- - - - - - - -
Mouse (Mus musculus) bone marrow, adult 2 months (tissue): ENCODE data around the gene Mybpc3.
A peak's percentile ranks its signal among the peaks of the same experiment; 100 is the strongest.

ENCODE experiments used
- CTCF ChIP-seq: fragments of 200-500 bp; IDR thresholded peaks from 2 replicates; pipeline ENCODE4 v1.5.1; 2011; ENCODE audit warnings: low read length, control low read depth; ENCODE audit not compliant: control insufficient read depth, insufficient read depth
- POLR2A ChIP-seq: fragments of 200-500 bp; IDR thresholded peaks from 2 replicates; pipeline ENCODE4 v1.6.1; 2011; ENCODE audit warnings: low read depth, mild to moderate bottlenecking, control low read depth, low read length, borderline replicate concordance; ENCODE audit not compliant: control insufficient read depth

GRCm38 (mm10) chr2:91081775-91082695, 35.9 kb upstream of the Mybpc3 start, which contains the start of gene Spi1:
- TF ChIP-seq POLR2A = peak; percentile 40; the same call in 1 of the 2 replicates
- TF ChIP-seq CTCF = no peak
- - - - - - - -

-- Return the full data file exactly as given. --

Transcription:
Mouse (Mus musculus) bone marrow, adult 2 months (tissue): ENCODE data around the gene Mybpc3.
A peak's percentile ranks its signal among the peaks of the same experiment; 100 is the strongest.

ENCODE experiments used
- CTCF ChIP-seq: fragments of 200-500 bp; IDR thresholded peaks from 2 replicates; pipeline ENCODE4 v1.5.1; 2011; ENCODE audit warnings: low read length, control low read depth; ENCODE audit not compliant: control insufficient read depth, insufficient read depth
- POLR2A ChIP-seq: fragments of 200-500 bp; IDR thresholded peaks from 2 replicates; pipeline ENCODE4 v1.6.1; 2011; ENCODE audit warnings: low read depth, mild to moderate bottlenecking, control low read depth, low read length, borderline replicate concordance; ENCODE audit not compliant: control insufficient read depth

GRCm38 (mm10) chr2:91081775-91082695, 35.9 kb upstream of the Mybpc3 start, which contains the start of gene Spi1:
- TF ChIP-seq POLR2A = peak; percentile 40; the same call in 1 of the 2 replicates
- TF ChIP-seq CTCF = no peak